I’ve met Humpty Dumpty, and he is me. I made that discovery the other night when I had a bad fall. It wasn’t off a wall; it was just off a chair, but it felt like I’d tumbled off Humpty’s high ledge.
It shouldn’t have happened. I’ve lived with MS for nearly 40 years and I’ve had my share of trips, stumbles, and falls. I’ve even written a column about how to reduce the chances of getting hurt from a fall. So how does a guy fall off of a chair, unless it’s a bar stool?
I’ll tell you how. The catalyst was a cat named TJ. I was tired. I sat on the side of the chair while getting ready for bed. My butt was half off of the seat because TJ had plopped himself on the floor in front of me, right where I’d usually put my feet. I was trying to straddle TJ while also trying to pull my left leg out of my pants. I leaned a little to my left and, uh-oh, I fell. The chair followed me down and landed on top of me. My head, leading the way to the floor, hit the closest object: the edge of the bedroom dresser.
There’s an Italian phrase that a girlfriend of mine used to describe me several decades ago: testa dura. It means “hard head.” Fortunately, she was right. Though the hit stunned me and my scalp was cut, it wasn’t a knockout blow. It didn’t take all the king’s horses and all the king’s men to put me back together again. Direct pressure on the wound for about an hour with an ice pack did the job. TJ, of course, was unhurt and ready to return for another round.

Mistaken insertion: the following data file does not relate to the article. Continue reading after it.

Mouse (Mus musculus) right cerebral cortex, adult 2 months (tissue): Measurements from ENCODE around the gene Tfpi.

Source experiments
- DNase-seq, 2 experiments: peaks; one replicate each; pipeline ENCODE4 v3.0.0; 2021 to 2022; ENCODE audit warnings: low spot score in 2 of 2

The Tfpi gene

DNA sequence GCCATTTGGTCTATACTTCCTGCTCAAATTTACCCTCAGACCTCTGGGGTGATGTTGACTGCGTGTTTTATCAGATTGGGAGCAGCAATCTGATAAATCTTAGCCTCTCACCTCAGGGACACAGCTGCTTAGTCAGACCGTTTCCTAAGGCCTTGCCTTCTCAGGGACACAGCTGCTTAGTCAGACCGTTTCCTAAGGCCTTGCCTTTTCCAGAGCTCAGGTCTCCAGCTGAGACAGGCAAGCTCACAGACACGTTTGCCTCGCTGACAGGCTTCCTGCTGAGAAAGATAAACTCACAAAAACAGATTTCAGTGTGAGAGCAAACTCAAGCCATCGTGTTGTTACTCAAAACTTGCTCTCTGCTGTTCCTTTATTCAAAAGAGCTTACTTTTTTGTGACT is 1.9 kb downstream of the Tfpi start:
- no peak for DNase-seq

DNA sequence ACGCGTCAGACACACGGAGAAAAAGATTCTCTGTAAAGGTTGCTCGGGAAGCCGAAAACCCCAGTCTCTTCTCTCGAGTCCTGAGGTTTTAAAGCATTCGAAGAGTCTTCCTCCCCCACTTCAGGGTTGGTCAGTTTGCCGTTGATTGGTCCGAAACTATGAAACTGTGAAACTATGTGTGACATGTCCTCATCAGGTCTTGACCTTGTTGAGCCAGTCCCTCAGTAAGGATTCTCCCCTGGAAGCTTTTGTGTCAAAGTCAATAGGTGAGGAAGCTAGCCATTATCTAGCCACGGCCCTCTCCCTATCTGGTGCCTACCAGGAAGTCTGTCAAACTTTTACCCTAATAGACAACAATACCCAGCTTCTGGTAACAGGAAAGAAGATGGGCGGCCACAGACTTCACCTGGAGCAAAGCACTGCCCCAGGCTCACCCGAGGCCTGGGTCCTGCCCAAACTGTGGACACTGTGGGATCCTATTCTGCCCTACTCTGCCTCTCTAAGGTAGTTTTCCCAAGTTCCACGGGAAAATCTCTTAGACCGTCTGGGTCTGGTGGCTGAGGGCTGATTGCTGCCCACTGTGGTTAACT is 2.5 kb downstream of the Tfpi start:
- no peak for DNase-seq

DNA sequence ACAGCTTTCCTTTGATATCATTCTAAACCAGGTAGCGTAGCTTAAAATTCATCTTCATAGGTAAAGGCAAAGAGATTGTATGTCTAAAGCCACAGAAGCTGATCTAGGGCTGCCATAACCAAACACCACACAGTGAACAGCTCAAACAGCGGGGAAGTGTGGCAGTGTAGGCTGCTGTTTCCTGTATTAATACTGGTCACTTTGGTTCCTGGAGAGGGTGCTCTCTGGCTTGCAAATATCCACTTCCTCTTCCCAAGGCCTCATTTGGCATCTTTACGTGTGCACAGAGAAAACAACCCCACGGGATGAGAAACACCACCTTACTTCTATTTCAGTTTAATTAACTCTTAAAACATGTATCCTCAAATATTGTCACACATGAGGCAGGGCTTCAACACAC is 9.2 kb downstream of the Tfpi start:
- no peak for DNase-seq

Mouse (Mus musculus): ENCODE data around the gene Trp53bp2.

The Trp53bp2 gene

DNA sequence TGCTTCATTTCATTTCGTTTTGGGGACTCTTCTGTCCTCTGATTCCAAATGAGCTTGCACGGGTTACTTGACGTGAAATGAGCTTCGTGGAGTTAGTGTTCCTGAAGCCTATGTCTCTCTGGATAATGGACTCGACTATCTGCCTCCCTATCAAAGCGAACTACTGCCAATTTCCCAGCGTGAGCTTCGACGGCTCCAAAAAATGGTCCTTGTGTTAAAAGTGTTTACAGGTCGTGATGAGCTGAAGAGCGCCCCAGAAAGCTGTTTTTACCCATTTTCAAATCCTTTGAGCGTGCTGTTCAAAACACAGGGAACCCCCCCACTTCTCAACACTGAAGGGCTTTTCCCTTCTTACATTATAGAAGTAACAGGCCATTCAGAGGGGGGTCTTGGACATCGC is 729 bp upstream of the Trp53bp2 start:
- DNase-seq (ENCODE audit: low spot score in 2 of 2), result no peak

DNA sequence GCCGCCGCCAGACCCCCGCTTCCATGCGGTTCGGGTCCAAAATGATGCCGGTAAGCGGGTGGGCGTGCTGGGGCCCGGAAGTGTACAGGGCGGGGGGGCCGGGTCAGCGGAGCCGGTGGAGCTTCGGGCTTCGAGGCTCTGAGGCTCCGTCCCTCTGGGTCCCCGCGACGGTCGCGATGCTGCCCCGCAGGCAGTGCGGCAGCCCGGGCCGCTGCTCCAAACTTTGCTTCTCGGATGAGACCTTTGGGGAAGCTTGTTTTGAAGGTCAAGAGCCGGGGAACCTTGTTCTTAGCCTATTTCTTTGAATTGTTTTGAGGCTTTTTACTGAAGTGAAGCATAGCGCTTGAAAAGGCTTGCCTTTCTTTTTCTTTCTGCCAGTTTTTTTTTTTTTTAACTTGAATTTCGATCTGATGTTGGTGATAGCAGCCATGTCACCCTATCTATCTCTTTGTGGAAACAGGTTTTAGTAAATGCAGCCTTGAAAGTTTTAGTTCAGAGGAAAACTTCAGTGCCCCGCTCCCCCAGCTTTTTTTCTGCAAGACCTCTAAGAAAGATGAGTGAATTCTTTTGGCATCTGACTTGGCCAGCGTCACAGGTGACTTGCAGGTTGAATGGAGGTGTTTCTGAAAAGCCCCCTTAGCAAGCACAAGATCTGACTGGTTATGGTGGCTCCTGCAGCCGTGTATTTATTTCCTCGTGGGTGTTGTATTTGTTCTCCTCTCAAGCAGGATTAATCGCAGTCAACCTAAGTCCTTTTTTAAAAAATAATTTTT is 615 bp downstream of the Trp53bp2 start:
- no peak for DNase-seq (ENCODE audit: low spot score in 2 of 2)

Why do I share this embarrassing story? I guess I’m telling you all this to make the point that those of us with heavy legs and dragging feet can’t ever lower our guard, not even when we think we’re safely seated. I’m going to reread the column I wrote about falling, and I suggest that you read it, too. Because you never know … especially if you own a cat.
By the way, TJ is still around, but he’s now down to only eight lives.
You’re invited to visit my personal blog at www.themswire.com.
Note: Multiple Sclerosis News Today is strictly a news and information website about the disease. It does not provide medical advice, diagnosis, or treatment. This content is not intended to be a substitute for professional medical advice, diagnosis, or treatment. Always seek the advice of your physician or other qualified health provider with any questions you may have regarding a medical condition. Never disregard professional medical advice or delay in seeking it because of something you have read on this website. The opinions expressed in this column are not those of Multiple Sclerosis News Today or its parent company, BioNews Services, and are intended to spark discussion about issues pertaining to multiple sclerosis.
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